Photo courtesy of Bohio de Atabey
by Roberto Múkaro Borrero
With the holiday season upon us, families across the Caribbean and the Diaspora will soon be serving up all manner of traditional meals. On the island of Borikén (Puerto Rico ), for example, no traditional holiday feast would be complete without a particular savory dish of indigenous Taíno origin known today as pasteles or "pasteles de hoja."
It should be understood from the outset that no matter what alterations they have undergone over the years, pasteles de hoja are indeed of indigenous origin. In fact, the elder relative of Caribbean pasteles is the “Mexican” corn tamale or tamalli in the indigenous Nahuatl language. The tamalli can be traced back as early as 5000 BC.
Pasteles, like other tamalli-like foods, consist of boiled or steam-cooked “masa” (dough) with or without a filling. Pasteles can be filled with meats, vegetables or really any preparation according to taste. Today, the masa is most commonly wrapped in plantain leaves and parchment paper before cooking.
Making pasteles is a family affair. It has always been a time to strengthen family ties, renew friendships, and share life lessons with the younger generations. There is a lot of work that goes into making pasteles. For example, one family member might be tasked with guayando (grating) the iuka (yuca) or guineo (plantain), while another will prepare the masa or perhaps be in charge of trimming the plantain leaves. Someone else might have taken on seasoning the meat to perfection, while another can literally wrap the whole process up nicely.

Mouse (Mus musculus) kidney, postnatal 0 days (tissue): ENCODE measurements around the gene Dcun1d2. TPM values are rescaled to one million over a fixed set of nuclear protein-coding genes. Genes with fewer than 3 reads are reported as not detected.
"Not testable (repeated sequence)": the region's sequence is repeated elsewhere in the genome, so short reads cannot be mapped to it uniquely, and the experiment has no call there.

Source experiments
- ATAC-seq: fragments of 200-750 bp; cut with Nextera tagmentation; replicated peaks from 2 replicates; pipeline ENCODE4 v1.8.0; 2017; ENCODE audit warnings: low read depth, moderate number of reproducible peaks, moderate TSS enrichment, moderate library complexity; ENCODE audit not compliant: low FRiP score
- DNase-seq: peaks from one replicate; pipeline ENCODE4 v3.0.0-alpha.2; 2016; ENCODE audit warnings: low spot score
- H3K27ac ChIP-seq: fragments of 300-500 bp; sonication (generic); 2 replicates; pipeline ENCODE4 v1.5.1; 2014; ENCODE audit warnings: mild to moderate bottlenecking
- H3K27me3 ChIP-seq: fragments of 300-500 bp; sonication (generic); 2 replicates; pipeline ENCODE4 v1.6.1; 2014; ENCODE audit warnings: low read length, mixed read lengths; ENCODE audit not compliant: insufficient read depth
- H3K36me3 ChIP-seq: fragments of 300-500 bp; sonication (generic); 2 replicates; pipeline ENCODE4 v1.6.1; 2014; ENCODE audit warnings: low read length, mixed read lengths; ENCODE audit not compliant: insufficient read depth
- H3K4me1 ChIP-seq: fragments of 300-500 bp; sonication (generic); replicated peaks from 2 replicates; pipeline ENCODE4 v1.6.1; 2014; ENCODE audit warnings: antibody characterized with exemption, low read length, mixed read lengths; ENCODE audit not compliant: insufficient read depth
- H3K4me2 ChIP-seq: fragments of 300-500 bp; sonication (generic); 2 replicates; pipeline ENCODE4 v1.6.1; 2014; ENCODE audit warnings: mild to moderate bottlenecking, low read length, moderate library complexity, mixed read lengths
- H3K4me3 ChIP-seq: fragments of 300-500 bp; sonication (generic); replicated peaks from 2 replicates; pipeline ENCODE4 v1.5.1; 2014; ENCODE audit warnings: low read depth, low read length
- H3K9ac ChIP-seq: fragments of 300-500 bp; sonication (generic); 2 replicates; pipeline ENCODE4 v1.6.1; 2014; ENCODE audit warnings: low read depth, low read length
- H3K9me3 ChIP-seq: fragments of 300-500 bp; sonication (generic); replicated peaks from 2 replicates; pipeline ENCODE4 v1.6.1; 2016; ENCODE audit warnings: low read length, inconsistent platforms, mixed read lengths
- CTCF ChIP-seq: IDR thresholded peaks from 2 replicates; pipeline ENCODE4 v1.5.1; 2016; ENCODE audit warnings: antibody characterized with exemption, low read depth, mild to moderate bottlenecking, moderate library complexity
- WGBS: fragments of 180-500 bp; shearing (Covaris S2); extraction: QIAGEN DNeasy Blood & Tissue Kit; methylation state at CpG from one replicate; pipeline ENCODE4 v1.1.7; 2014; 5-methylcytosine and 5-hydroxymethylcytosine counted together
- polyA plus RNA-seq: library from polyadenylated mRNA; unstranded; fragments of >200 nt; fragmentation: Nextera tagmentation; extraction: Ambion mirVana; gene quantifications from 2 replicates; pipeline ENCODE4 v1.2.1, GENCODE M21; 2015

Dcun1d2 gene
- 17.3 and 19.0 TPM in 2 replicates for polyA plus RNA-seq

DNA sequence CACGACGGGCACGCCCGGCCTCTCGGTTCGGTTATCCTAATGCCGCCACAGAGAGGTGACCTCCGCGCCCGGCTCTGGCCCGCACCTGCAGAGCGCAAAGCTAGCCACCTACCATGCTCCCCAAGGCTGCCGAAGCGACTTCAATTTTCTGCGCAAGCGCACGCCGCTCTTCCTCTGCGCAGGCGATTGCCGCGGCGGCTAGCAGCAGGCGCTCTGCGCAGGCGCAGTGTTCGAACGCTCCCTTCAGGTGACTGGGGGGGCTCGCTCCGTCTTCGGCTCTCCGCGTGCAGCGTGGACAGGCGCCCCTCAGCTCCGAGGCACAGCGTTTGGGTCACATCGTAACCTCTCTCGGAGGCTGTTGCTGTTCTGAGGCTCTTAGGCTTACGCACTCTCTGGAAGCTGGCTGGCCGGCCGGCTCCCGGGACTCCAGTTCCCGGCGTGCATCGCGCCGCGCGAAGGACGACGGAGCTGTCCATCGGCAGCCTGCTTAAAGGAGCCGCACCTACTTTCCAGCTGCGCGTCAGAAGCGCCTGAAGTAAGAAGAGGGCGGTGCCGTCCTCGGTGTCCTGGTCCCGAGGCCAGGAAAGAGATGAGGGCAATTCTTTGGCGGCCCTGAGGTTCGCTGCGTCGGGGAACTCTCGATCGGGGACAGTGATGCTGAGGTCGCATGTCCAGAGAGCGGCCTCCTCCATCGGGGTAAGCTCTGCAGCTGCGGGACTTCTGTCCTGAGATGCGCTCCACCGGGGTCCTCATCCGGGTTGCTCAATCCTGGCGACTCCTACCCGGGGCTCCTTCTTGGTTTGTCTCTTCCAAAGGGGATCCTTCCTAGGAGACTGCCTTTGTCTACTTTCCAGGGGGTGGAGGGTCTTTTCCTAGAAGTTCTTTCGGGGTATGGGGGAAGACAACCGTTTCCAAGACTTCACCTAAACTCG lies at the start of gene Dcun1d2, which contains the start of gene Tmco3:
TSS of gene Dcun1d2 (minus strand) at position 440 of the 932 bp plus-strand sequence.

As I understand it, in Boriken there were at least three and possibly more original “pasteles.” One original pastel was made from maisi (corn), one from iuka, and the other from the iautía (yautía). The term iautía refers to the plant Xanthosoma sagittifolium, not malanga (taro) as sometimes claimed. If you thought you were the only Boricuas making pasteles from iuka, surprise my sisters and brothers, our Taíno ancestors were preparing this earthy, culinary delight for generations.
In fact, Mais(i), iuka, and yautia are Taino words. The Taíno word for pasteles is taiuio (tayuyo) with some type of filling, meat or vegetable or both. The Taino word for another type of pastel, made from corn without any filling is called guanime. The term taiuio is still used today in parts of Cuba and the Dominican Republic.
So while your family is enjoying what I refer to as an original Taíno comfort food, please keep in mind that by eating pasteles you are actually continuing an indigenous tradition thousands of years in the making.
If seen in this light, sayings like “you are what you eat” may take on a whole new meaning.
Roberto Borrero is on staff at the American Museum of Natural History in its Department of Education. He also serves as Chairman of the NGO Committee on the United Nations International Decade of the World’s Indigenous Peoples and President of the Office of International Relations and Regional Coordination for United Confederation of Taino People
*An earlier version of this article originally appeared in La Diva Latina Magazine